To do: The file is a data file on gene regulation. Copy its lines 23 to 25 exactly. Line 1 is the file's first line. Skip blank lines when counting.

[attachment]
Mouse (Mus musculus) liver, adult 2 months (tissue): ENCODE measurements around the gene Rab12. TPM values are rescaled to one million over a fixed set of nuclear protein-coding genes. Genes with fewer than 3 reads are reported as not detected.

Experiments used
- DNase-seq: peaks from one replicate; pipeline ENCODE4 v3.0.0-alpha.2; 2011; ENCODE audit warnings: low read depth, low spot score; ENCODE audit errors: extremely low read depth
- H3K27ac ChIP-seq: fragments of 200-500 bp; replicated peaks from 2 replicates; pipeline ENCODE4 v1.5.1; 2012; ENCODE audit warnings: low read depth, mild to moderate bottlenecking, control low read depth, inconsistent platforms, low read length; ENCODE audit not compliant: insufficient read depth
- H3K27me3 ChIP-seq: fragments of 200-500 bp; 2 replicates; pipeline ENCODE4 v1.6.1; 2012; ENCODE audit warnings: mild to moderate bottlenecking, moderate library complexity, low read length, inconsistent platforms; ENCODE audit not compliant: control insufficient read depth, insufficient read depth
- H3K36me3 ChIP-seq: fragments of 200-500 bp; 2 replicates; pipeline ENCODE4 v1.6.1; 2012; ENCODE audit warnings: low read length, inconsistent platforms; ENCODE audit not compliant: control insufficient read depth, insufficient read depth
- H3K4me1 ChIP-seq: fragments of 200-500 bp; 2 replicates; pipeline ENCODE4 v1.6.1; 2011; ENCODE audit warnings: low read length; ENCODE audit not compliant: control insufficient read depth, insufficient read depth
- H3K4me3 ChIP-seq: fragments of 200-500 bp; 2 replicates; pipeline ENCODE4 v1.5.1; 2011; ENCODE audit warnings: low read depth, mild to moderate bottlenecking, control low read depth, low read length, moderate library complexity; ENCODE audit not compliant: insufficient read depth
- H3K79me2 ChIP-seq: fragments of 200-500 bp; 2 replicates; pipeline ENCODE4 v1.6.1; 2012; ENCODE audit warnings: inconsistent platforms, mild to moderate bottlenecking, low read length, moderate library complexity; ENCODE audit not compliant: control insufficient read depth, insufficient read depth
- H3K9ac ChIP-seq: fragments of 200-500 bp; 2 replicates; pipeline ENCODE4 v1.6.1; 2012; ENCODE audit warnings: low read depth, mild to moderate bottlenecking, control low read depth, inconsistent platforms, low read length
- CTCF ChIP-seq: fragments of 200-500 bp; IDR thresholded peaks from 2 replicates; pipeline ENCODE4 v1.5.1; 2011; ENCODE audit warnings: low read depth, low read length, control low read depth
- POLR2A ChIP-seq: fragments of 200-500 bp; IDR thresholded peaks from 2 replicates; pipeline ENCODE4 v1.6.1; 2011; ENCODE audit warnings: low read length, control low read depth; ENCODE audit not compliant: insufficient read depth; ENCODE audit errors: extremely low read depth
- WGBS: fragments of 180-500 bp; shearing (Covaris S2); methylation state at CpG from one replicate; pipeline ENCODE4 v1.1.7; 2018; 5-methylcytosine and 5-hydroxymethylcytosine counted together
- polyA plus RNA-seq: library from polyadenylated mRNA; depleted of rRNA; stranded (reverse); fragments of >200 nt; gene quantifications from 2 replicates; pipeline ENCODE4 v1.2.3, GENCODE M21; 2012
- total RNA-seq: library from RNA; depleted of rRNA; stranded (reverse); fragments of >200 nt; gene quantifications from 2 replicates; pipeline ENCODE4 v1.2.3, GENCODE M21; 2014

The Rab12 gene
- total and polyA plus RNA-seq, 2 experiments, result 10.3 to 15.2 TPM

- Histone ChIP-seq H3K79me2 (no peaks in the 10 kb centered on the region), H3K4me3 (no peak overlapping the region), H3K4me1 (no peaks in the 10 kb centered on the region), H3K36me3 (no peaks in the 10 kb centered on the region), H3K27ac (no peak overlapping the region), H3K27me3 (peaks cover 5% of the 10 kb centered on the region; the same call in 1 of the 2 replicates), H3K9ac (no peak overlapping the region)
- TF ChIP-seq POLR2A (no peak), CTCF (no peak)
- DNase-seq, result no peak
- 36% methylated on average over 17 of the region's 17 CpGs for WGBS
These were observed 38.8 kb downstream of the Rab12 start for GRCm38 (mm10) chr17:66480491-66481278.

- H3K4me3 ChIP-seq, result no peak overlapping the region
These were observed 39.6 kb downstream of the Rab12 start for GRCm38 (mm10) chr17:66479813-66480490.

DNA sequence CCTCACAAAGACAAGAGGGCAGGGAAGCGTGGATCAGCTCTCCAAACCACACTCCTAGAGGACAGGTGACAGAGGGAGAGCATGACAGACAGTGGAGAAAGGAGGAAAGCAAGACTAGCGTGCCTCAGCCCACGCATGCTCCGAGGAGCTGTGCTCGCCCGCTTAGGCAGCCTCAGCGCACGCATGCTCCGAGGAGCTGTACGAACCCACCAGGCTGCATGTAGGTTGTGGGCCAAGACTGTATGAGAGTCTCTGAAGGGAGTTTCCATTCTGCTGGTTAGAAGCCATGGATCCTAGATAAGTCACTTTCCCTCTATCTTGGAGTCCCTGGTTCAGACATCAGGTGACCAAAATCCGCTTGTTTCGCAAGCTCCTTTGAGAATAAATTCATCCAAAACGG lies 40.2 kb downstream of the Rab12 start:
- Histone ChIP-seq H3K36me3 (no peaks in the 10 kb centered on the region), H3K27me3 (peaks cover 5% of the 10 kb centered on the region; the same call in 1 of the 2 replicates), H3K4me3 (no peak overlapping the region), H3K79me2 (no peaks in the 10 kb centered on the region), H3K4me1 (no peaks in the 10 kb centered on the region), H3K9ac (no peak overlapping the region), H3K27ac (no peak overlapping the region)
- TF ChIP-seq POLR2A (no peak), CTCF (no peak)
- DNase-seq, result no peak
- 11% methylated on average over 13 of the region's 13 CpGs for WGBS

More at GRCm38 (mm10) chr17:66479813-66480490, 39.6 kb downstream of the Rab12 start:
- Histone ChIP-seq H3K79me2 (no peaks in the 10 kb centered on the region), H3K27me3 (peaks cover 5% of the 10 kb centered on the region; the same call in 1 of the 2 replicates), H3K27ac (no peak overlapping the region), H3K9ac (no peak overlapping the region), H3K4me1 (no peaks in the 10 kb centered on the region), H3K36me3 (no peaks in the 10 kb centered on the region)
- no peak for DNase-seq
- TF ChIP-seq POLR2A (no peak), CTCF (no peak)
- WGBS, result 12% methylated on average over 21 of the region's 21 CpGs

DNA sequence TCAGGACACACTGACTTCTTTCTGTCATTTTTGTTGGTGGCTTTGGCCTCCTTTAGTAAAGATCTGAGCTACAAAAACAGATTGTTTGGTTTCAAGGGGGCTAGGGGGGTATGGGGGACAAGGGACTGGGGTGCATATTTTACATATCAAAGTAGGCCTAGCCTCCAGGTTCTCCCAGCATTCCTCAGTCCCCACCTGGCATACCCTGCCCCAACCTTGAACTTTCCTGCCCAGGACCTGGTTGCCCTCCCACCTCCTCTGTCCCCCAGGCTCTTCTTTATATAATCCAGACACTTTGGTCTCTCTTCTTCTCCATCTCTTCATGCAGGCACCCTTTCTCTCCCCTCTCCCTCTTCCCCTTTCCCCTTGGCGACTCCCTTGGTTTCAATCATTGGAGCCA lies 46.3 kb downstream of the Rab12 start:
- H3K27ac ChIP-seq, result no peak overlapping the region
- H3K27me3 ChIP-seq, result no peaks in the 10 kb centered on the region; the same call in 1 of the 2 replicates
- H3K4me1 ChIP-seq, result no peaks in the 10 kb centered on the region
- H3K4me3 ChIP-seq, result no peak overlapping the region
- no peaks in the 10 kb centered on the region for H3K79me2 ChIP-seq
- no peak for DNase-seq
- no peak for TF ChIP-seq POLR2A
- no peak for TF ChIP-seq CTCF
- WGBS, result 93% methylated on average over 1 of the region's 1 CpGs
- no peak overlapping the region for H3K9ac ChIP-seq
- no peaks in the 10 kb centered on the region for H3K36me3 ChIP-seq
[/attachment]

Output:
- H3K4me3 ChIP-seq, result no peak overlapping the region
These were observed 39.6 kb downstream of the Rab12 start for GRCm38 (mm10) chr17:66479813-66480490.

DNA sequence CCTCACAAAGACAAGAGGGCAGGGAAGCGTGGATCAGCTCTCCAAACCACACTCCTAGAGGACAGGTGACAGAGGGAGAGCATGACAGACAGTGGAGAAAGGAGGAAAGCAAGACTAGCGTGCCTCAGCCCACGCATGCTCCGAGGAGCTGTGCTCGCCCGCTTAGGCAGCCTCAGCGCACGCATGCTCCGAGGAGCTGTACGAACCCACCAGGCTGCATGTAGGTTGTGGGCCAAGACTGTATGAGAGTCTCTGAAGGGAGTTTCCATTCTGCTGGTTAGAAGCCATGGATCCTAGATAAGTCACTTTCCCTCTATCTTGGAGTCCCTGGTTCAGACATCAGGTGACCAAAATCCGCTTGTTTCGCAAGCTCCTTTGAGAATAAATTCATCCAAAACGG lies 40.2 kb downstream of the Rab12 start: